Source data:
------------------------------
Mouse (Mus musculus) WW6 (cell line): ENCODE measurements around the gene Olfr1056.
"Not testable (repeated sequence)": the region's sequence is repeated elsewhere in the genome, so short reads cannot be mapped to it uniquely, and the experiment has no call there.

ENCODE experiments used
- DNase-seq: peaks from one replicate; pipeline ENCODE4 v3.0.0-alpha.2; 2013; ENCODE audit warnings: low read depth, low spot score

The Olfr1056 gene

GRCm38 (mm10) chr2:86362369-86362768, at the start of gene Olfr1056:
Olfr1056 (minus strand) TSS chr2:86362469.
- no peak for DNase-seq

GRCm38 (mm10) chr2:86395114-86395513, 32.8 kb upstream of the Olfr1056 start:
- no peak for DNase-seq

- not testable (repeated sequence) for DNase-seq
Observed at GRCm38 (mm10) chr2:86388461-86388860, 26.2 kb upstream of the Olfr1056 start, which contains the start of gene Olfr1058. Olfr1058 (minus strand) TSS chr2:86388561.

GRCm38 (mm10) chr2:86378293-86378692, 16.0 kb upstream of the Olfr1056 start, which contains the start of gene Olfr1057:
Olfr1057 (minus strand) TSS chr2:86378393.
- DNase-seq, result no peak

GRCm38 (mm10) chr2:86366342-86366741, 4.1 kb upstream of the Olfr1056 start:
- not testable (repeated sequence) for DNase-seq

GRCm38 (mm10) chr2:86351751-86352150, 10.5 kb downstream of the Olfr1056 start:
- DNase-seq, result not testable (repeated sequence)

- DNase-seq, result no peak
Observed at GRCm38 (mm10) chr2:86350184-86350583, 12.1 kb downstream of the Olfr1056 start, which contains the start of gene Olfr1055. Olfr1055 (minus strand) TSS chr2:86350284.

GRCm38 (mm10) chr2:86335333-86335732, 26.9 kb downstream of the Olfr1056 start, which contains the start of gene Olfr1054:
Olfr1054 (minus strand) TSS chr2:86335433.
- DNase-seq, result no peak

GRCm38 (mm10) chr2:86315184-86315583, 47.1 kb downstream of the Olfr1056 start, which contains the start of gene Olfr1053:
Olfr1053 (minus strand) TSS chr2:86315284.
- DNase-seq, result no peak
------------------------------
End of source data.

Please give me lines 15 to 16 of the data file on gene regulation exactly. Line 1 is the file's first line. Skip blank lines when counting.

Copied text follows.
- DNase-seq, result no peak

GRCm38 (mm10) chr2:86366342-86366741, 4.1 kb upstream of the Olfr1056 start: